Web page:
BAMAKO, Mali – France's president announced the death of Islamic State in the Greater Sahara's leader late Wednesday, calling Adnan Abu Walid al-Sahrawi's killing “a major success” for the French military after more than eight years fighting extremists in the Sahel.
French President Emmanuel Macron tweeted that al-Sahrawi “was neutralized by French forces” but gave no further details. It was not announced where al-Sahrawi was killed, though the Islamic State group is active along the border between Mali and Niger.
“The nation is thinking tonight of all its heroes who died for France in the Sahel in the Serval and Barkhane operations, of the bereaved families, of all of its wounded,” Macron tweeted. “Their sacrifice is not in vain.”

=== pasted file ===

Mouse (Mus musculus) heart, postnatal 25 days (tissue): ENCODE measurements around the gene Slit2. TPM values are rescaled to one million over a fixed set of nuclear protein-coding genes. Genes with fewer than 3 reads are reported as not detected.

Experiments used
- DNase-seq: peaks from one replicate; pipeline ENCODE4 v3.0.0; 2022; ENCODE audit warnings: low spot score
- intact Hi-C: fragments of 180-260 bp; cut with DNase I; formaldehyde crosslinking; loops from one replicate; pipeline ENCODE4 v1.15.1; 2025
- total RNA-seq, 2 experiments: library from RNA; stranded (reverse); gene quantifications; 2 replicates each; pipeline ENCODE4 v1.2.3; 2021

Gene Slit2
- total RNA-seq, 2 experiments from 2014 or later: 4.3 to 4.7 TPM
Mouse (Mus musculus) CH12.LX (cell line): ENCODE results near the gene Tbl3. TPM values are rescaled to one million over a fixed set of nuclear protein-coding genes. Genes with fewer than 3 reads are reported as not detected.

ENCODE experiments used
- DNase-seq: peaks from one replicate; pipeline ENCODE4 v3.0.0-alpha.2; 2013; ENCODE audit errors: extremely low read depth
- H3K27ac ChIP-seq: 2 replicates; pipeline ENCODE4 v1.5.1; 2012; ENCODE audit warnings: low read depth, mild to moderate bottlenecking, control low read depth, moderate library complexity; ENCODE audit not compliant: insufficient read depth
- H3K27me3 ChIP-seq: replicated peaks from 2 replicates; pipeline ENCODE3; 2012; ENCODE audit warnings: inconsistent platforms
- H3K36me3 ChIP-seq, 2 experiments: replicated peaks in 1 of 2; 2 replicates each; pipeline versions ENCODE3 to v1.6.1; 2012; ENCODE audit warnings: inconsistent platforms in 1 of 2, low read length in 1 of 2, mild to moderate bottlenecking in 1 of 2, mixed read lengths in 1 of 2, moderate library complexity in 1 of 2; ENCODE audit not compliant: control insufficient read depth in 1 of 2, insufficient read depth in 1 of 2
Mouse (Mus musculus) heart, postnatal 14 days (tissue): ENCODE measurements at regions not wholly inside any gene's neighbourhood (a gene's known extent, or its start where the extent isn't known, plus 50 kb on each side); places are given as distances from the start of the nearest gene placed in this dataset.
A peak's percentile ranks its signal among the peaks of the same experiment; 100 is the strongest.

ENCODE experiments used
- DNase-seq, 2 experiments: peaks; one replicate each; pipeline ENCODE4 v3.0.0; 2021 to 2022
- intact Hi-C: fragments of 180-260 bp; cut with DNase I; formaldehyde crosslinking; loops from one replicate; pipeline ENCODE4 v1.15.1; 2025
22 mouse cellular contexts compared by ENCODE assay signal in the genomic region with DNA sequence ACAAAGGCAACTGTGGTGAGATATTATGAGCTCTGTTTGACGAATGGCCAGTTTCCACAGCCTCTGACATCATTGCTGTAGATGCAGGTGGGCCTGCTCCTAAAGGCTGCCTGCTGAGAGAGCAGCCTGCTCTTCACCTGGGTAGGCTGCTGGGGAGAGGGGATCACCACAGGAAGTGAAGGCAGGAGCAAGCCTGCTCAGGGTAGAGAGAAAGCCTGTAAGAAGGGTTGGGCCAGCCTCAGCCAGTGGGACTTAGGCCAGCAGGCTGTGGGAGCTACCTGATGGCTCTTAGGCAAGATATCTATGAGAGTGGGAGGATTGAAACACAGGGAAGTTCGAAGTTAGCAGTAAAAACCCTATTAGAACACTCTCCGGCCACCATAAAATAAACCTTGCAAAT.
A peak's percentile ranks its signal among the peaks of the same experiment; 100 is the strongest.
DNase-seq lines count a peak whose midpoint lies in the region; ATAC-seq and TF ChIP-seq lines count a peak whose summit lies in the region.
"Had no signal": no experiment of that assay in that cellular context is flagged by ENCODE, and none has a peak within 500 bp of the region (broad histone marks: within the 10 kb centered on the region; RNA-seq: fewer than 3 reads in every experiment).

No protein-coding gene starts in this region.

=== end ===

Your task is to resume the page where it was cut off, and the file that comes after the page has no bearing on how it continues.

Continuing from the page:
Rumors of the militant leader's death had circulated for weeks in Mali, though authorities in the region had not confirmed it. It was not immediately possible to independently verify the claim or to know how the remains had been identified.
“This is a decisive blow against this terrorist group,” French Defense Minister Florence Parly tweeted. “Our fight continues.”
Al-Sahrawi had claimed responsibility for a 2017 attack in Niger that killed four U.S. military personnel and four people with Niger's military. His group also has abducted foreigners in the Sahel and is believed to still be holding American Jeffrey Woodke, who was abducted from his home in Niger in 2016.
The extremist leader was born in the disputed territory of Western Sahara and later joined the Polisario Front. After spending time in Algeria, he made his way to northern Mali where he became an important figure in the group known as MUJAO that controlled the major northern town of Gao in 2012.